Otakunomics • 14 May 2008 • The SnowBlog
Sorry for the blog-dearth of late. I've been frolicking about in the States (and then chain-snoozing since I got back) and Em has been off prize-hunting at the BA conference - which is just embarrassing if you've ever seen it: Em takes her big carpet bag with her to Brighton and starts pestering people to give her prizes. "Can I have that prize?" "Well, this one is for literary agents. Are you a literary agent?" "Might be. What about that shiny one? Can I have that one?" "Well, this one is for innovation. Have you innovated much recently?" "Probly. So can I have it?" And this goes on until someone weakens and says "Oh, OK" and another prize goes into the carpet bag.
Anyway, now that I'm back and reasonably compos mentis I just wanted to tell you about a purchase I made while abroad which fits very well with one of Maestro Godin's views on Valued Customers. I bought a Collectors' Edition of the movie Serenity. This is not shocking news in itself, except that I already own an excellent DVD of that movie. I bought this one because it has Bonus Material. The cast and director got together three years after the movie was made to record a second commentary. Is that - plus a few other odds and ends - really worth $21, given that I already own a copy of the film itself? And the answer to that is obviously 'No'. Except if it's one of your favourite movies and you're a bit obsessive about the cast and crew and how the movie got made. So the market for Collector's Editions and the like might sound like a very small group of people. And the fact that this is a sci-fi movie drives home that point. We all know that sci-fi fans are 'special'. We've certainly learned to associate a heightened level of intensity with fans of sci-fi films and TV. But the fact is that most of us are what the Japanese call 'otaku' about something. We buy digitally re-mastered Beatles recordings that we already own on vinyl and regular CD. Or we have two copies of our favourite books, one for reading and another perfect first-edition copy saved for the day when the works of our favourite author replace uncut diamonds or bearer bonds as tokens of pure, concentrated value.
This comes back to what S. Godin was saying about future revenue streams for industries which inspire this sort of loyalty. In fact, it's most relevant to industries where not only are there hardcore fans, there is also an ongoing process of disintermediation and piracy which threatens to disrupt the traditional flows of income.
It is now possible to acquire almost any piece of music without paying for it, and to do so at least as quickly and conveniently as downloading it legitimately - or worse still, visiting a store. Compare the process of snagging an illegal copy of an album off the internet with a trip to WHSmiths, including waiting for the bus both ways, possibly in the rain, and it's a wonder that the music industry persists at all.
Movies aren't far behind. British Telecom's dawdling and hamfisted plan (c.f. 21CN) to eventually move the UK's internet connections over to what was considered state of the art in the year 2000 will delay the advent of full-scale movie piracy in Britain. But elsewhere, and for anyone with a cable internet connection, downloading a movie at DVD quality gets easier the whole time.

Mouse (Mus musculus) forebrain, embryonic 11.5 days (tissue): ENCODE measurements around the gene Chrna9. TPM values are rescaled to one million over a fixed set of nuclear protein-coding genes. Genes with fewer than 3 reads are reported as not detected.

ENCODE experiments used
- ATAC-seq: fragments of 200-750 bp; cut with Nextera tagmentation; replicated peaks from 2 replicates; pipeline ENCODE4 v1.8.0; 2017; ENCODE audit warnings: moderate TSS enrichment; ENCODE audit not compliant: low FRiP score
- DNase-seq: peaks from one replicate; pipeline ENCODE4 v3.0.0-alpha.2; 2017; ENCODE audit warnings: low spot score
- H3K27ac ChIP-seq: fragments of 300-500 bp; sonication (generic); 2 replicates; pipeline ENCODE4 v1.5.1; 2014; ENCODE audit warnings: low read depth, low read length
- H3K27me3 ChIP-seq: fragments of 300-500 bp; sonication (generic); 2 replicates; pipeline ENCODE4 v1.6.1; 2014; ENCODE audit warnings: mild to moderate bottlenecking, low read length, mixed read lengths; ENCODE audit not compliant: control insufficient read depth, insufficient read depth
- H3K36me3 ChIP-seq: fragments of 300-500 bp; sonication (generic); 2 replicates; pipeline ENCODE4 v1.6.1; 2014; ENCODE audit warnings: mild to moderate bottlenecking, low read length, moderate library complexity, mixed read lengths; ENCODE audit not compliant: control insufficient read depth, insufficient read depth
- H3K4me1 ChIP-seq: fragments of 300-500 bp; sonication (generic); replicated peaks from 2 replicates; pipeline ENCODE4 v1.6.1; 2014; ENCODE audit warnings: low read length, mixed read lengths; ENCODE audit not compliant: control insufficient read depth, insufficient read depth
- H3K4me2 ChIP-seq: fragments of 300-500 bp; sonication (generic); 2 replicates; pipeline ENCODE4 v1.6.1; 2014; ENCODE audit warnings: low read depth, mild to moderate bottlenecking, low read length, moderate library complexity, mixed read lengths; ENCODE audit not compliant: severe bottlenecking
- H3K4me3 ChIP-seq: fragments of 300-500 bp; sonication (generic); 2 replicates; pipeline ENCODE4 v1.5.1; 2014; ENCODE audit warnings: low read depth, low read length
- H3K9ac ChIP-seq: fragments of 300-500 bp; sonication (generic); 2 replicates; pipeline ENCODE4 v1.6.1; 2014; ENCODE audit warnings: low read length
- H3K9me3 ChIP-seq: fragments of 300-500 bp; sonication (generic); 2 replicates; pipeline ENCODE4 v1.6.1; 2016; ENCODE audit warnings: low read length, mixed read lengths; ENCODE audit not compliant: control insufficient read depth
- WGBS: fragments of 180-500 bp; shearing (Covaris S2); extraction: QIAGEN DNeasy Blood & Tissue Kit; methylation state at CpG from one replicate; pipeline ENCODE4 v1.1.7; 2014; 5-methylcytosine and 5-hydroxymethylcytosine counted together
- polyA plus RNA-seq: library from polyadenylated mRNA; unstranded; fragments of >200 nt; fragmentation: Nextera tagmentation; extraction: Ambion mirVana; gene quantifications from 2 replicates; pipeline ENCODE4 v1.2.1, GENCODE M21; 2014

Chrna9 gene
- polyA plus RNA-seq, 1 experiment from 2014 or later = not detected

And personally I believe that the advent of a really gorgeous, practical and cheap e-reader (probably combining functions such as phone, iPod, sat-nav and PDA) will tip the book industry in that direction too. Many people only realised they needed a new phone when they saw the iPhone, or a new iPod when they saw the iTouch. I've said it before, but if Apple ever pour a bag of magic marketing and design dust over an e-reader, electronic books will suddenly start looking as tasty as brains to a zombie. And even though all the commercially available e-readers will be much more restrictive in what they'll permit you to do with your books than the paper version, twenty minutes after they're released the hackers of the world will have cracked open every piece of security, copy protection, DRM and encryption, and books will flood out onto the net in even greater numbers than they already do. After which commercial e-readers with no DRM installed (or hacked-open versions of restrictive readers) will be used to read that content. It will only be a trickle to start with, but that trickle will only ever increase.
As Mr C. Doctorow says, it will never be more difficult to make copies of things than it is right now: meaning that piracy and piratical distribution of anything and everything will only get easier.
But you know all this. Or rather, you know that I believe all of these things. The point I wanted to make goes back to the Collectors' Edition of Serenity. What happens when the convenience of piracy butts up against the scruples of the true fan. Yes, you'd illegally download music, but would you listen to your favourite band in the world without paying them a cent for the privilege? And what about your favourite movie or book?
At the moment, most media companies use a big stick to protect their revenues. They threaten and sue. Wouldn't it be interesting to see if the power of love worked better? Will the special connection we feel for our favourite bands and authors outweigh our temptation to deny the faceless corporations their next dip into our wallets? Mr Godin has talked about business models built upon a small customer-base who love you rather than a large customer-base who tolerate you. Might the slightly irrational bond we feel regarding favourite diversions do more to ensure that authors and musicians have a roof over their heads than any brigade of lawyers? I suspect it would. The problem is that the protective effects of that fan-love don't extend to the middlemen: which in the case of books is us.